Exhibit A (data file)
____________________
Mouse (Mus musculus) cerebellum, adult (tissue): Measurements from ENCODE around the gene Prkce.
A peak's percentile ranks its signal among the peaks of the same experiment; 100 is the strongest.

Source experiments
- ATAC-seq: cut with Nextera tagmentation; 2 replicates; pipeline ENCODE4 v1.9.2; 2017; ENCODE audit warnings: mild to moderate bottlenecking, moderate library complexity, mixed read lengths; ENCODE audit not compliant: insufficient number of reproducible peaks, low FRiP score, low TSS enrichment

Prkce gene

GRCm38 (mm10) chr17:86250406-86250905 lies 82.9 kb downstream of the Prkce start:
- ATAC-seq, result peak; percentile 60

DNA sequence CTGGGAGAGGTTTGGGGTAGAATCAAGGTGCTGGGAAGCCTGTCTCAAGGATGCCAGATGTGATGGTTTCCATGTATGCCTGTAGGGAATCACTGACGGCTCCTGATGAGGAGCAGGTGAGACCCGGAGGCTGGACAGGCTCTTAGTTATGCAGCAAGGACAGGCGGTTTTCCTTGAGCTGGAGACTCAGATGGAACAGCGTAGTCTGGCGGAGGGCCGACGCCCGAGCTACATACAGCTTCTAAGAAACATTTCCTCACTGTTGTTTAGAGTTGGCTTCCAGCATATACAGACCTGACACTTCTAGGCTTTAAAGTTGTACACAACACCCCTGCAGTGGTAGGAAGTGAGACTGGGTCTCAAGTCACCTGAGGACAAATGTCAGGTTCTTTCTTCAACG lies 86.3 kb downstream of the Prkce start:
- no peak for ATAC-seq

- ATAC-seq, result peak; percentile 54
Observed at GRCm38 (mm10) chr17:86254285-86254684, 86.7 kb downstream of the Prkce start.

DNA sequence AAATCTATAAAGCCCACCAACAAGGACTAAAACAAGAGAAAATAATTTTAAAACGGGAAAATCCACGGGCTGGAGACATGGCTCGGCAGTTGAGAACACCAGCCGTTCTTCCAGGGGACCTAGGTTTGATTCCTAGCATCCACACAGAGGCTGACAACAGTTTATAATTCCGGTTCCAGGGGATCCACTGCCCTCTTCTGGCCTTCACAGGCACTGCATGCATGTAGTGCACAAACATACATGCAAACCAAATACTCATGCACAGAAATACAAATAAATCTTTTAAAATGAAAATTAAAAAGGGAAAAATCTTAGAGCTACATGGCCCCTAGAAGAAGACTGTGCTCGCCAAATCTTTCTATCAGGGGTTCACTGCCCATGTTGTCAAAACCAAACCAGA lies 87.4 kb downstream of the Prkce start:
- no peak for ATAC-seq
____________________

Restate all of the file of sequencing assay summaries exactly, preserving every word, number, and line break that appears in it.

Mouse (Mus musculus) cerebellum, adult (tissue): Measurements from ENCODE around the gene Prkce.
A peak's percentile ranks its signal among the peaks of the same experiment; 100 is the strongest.

Source experiments
- ATAC-seq: cut with Nextera tagmentation; 2 replicates; pipeline ENCODE4 v1.9.2; 2017; ENCODE audit warnings: mild to moderate bottlenecking, moderate library complexity, mixed read lengths; ENCODE audit not compliant: insufficient number of reproducible peaks, low FRiP score, low TSS enrichment

Prkce gene

GRCm38 (mm10) chr17:86250406-86250905 lies 82.9 kb downstream of the Prkce start:
- ATAC-seq, result peak; percentile 60

DNA sequence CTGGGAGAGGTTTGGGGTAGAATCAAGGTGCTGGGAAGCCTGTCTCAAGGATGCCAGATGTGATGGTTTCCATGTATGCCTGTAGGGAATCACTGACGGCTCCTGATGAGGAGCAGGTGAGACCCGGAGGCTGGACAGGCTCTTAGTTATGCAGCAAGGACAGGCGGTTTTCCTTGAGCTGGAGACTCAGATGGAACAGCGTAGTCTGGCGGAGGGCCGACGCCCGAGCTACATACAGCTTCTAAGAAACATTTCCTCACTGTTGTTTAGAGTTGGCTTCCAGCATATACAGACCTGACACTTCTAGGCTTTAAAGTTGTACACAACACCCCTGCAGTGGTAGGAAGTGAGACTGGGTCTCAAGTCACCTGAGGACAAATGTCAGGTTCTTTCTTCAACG lies 86.3 kb downstream of the Prkce start:
- no peak for ATAC-seq

- ATAC-seq, result peak; percentile 54
Observed at GRCm38 (mm10) chr17:86254285-86254684, 86.7 kb downstream of the Prkce start.

DNA sequence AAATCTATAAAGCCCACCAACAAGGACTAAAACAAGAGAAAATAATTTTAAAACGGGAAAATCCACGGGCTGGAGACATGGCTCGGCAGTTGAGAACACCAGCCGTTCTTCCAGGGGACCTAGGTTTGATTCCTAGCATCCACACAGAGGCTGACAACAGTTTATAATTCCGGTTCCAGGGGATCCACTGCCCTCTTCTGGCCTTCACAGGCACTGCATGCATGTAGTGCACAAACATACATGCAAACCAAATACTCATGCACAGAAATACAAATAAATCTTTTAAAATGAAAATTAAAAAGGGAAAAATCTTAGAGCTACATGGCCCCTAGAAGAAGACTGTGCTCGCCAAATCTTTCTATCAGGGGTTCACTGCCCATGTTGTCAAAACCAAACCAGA lies 87.4 kb downstream of the Prkce start:
- no peak for ATAC-seq